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BFI Flare

March 17th, 2017 | by Jennifer Edwards

BFI Flare

Celebrating its 30th anniversary, the BFI Flare LGBT Festival returns to the South Bank in a celebration of the year’s best contemporary global LGBT cinema. Running from 16 – 27 March, the festival will showcase 50 features, 100 short films, guest appearances, workshops and special events, not to mention gala screenings and World and European Premiere’s. One of the key events on the cinematic LGBT calendar, the BFI Flare Festival 2017 is divided into sections including Hearts, Minds, Bodies and the brilliantly titled Winks and Nudges, with a focus on themes such as emerging British talent, transgender representation and queer science and new technology.

Whittling the festival down to list of tips is no easy task but it’s one we’re proud to undertake, in this guide to BFI Flare Festival 2017, as we select 10 films to look out for during the festival.


    What better place to start than at the beginning. This year’s Opening Night Gala presentation portrays a key moment in British history. Starring Daniel Mays and Mark Gatiss, Against the Law adapts Peter Wiseblood’s bestseller to recount how his case – accused and charged under the archaic Homosexuality Act – resulted in the partial decriminalisation of homosexuality in the UK.

    To book, click here. 


    The deserved recipient of the top prize at this year’s Academy Awards, this disarmingly intimate look at the life of a young gay black man is told over three defining chapters in his life. Told with lyrical realism and a colour coded palette, Moonlight is something of a modest masterpiece.

    To book, click here. 


    Anchored by a standout performance from Alan Cumming, After Louie explores the trauma of loss, the AIDS epidemic of the 80s and 90s and marries it with a love story full of hope. Troubled artist Sam is surrounded by memories of friends lost to the illness but a chance encounter with a younger man offers a new lease of life and a fresh outlook.

    To book, click here. 


    This Irish comedy-drama follows the titular Mary after a brief stint in prison that she’d rarther forget. Returning to her hometown to realise everything’s changed, she’s shocked to hear her best friend, Charlene, is getting married and she’s going to be the Maid of Honour. After learning that she hasn’t got a plus one, Mary embarks on a determined quest to prove that she’s changed and nab herself a date.

    To book, click here. 


    The cream of the French acting crop converge for an intensely dramatic dysfunctional family drama. This brooding tale of old feuds and new secrets follows playwright Louis as he returns to the family home he left 12 years ago to unload a bombshell. With an abrasive brother, wayward sister and neurotic mother waiting expectantly, Louis braces himself for an explosive reunion.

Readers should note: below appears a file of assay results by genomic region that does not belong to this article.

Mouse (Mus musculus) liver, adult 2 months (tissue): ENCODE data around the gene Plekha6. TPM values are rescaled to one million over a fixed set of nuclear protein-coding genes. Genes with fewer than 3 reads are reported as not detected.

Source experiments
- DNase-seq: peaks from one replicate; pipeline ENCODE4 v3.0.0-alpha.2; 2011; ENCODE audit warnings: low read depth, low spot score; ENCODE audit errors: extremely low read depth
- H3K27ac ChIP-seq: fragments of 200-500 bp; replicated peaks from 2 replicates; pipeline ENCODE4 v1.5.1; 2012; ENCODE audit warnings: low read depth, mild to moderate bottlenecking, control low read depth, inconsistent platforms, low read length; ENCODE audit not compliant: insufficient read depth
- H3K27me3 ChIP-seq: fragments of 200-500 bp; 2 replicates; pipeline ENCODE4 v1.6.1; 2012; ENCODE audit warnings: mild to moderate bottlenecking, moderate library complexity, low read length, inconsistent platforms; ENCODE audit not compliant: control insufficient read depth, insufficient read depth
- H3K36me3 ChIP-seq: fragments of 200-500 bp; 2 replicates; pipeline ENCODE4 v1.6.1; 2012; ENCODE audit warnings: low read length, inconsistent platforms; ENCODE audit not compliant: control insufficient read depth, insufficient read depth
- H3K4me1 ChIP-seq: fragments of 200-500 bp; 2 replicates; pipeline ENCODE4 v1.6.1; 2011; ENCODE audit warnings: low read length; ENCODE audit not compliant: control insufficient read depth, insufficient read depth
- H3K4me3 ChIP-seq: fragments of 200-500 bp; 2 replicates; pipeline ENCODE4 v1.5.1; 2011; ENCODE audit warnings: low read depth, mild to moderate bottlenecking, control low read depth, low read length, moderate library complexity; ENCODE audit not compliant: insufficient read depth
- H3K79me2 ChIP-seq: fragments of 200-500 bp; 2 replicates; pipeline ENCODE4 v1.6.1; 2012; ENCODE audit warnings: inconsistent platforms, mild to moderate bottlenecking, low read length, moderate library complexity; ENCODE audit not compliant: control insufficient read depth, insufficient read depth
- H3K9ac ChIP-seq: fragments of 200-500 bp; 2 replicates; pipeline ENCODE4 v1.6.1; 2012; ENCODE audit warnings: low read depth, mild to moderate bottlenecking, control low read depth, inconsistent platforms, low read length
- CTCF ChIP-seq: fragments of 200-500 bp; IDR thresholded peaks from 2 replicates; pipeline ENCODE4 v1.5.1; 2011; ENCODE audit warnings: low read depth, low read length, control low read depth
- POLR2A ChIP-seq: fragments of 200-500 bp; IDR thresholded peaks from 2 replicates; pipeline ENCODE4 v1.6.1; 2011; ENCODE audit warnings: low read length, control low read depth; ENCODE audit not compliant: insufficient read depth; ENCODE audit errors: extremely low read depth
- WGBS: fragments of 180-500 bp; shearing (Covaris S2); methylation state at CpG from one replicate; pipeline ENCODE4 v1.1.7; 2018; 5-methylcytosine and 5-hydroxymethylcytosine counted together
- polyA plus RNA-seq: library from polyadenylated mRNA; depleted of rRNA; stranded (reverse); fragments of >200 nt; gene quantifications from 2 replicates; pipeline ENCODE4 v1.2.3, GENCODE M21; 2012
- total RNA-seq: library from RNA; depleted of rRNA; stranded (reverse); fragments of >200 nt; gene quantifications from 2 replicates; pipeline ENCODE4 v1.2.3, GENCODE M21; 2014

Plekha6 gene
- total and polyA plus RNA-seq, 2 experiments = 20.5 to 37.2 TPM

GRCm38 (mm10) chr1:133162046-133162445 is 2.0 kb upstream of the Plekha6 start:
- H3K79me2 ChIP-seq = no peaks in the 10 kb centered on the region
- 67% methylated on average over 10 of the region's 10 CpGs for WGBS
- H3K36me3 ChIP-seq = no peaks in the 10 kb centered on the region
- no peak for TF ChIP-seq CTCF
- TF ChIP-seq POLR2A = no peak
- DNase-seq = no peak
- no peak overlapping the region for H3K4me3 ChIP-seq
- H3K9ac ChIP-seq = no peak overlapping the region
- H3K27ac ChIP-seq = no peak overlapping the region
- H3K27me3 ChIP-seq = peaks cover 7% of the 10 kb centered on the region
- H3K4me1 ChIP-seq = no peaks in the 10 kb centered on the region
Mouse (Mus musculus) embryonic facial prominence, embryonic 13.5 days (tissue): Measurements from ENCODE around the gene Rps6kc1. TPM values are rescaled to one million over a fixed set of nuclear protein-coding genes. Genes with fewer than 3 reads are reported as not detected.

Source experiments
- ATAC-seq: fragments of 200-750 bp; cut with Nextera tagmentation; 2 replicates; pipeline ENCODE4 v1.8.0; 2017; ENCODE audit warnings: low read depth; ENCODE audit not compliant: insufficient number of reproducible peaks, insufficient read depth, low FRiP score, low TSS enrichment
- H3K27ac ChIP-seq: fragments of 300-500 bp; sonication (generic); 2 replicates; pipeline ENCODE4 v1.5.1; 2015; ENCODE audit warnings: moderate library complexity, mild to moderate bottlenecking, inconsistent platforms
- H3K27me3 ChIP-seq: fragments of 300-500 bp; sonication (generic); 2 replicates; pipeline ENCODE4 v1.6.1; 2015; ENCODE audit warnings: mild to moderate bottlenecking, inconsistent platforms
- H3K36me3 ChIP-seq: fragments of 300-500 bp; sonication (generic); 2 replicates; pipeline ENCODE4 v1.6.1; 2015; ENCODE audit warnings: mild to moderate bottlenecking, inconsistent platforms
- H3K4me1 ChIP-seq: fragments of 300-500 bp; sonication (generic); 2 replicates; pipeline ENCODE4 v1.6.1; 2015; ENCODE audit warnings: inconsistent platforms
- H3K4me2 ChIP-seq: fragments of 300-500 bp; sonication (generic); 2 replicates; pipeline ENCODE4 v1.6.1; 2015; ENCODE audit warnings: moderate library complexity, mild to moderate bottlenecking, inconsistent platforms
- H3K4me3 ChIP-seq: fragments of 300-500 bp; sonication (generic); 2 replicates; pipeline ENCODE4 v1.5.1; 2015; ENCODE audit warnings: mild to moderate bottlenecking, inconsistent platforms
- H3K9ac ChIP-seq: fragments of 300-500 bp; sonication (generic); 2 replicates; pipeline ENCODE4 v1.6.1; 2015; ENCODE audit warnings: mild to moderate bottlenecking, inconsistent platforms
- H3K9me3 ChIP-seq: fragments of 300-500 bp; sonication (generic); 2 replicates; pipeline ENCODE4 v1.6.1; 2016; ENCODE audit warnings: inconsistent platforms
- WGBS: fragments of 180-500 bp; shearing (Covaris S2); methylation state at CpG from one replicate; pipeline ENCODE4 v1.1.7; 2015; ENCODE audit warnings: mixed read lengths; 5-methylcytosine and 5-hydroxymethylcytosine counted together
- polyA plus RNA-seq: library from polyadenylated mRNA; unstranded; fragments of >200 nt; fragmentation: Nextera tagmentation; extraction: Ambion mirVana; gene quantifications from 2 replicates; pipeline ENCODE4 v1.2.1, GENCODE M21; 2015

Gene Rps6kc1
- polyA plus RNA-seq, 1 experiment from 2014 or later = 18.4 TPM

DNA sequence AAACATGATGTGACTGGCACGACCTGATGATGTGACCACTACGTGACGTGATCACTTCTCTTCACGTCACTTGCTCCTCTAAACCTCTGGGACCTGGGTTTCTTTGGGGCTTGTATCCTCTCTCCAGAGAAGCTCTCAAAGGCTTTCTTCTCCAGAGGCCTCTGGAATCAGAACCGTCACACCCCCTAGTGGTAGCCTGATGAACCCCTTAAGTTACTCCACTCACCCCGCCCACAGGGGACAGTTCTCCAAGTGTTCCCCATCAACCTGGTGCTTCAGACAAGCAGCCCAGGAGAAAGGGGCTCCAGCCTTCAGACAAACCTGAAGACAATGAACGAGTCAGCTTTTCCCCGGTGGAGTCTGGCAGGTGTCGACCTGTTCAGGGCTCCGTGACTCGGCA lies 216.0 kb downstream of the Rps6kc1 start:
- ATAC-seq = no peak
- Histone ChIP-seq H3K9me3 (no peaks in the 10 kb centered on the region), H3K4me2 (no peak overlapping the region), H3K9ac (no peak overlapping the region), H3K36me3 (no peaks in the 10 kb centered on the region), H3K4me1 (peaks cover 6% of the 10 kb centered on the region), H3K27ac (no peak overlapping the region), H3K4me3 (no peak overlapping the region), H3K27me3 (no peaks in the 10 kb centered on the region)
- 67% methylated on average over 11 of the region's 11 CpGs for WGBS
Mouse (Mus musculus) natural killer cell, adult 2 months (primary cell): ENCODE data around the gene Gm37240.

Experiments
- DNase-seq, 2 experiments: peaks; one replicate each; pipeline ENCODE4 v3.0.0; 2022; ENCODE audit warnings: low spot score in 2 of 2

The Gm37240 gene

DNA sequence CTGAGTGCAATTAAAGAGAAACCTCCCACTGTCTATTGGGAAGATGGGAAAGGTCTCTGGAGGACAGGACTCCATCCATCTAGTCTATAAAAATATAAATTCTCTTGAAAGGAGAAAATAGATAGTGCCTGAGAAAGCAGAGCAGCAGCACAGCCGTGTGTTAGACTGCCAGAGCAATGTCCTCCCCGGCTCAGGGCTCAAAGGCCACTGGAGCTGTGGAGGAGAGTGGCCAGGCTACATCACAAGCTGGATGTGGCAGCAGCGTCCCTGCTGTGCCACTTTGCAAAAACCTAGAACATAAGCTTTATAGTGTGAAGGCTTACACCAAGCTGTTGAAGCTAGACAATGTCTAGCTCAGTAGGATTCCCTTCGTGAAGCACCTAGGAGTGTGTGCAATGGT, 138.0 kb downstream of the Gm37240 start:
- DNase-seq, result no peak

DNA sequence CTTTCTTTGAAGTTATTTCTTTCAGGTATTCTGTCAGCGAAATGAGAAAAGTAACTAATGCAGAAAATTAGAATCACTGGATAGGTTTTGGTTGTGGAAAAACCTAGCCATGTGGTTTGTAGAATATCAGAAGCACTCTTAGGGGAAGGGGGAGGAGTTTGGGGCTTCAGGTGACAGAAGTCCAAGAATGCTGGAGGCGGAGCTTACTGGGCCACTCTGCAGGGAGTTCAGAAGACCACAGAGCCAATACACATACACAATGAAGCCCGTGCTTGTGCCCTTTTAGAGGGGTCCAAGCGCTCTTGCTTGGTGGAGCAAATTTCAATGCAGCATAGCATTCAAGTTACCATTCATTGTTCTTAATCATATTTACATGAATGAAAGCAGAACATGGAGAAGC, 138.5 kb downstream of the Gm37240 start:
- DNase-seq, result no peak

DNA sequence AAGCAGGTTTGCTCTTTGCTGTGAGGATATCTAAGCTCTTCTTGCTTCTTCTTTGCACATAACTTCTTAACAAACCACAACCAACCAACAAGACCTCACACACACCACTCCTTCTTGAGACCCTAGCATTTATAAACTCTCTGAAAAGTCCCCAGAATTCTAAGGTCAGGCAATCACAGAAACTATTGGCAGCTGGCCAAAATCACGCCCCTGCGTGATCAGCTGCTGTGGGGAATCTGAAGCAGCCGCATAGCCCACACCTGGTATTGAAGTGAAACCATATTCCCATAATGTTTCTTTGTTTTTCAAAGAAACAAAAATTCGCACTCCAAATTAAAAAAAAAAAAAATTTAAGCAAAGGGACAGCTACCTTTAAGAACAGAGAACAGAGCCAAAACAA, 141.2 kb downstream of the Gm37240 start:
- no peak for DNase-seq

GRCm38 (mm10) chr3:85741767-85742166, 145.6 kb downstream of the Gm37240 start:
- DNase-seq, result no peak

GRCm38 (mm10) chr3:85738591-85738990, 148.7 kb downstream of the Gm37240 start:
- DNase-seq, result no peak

To book, click here. 

  • BEING 17

    Célina Sciamma, director of Tomboy and Girlhood, has an innate understanding of adolescence in all its varying guises so its little wonder that Being 17 – co-written by Sciamma – is another wonderfully realised portrait of French teenager-dom. Focussing on fiercely opposed schoolmates Thomas and Damien, it follows their formative years that become shaped by a time they were forced to share a house.

    To book, click here. 


    What begins in relatively normal fashion quickly transcends into a mystical journey through one man’s spiritual and metaphysical journey in this Portuguese-set curio. After a kayaking accident leaves Ornithologist Fernando for dead, he is rescued by a couple of Chines pilgrims and his adventures begin anew in a rather magical sense.

    To book, click here. 


    It isn’t easy to describe this wildly original film in the usual way. Encompassing everything from stop-motion animation, coming-of-age road trip, alien sightings and a theatrical show with live score from Queercore band, Your Heart Breaks, Torrey Pines is a psychedelic ride of a film that needs to be seen to be believed.

    To book, click here. 


    Dripping with sex and duplicity, acclaimed director Park Chan-wook’s devilishly stylish double-crossing drama is an energetic take on Sarah Waters’ Fingersmith novel. Set in the director’s Korean homeland, it follows the plot of a conman to defraud a Japanese heiress of her inherited fortune with the help of a seemingly innocent accomplice posing as a maid. As the maid and the heiress start to become drawn to each other, plans dramatically change in the most gripping of ways.

    To book, click here. 



    Finishing up at the finish line, Signature Moves is the festival’s Closing Night Gala that takes us to the multicultural streets of Chicago and into the life of Zaynab. Living with an overbearing mother and ready for the real world, the arrival of a lively Mexican girl, Alma, triggers powerful emotion and added household pressure in a coming of age rom-com that manages to be both romantic and genuinely funny.

    To book, click here.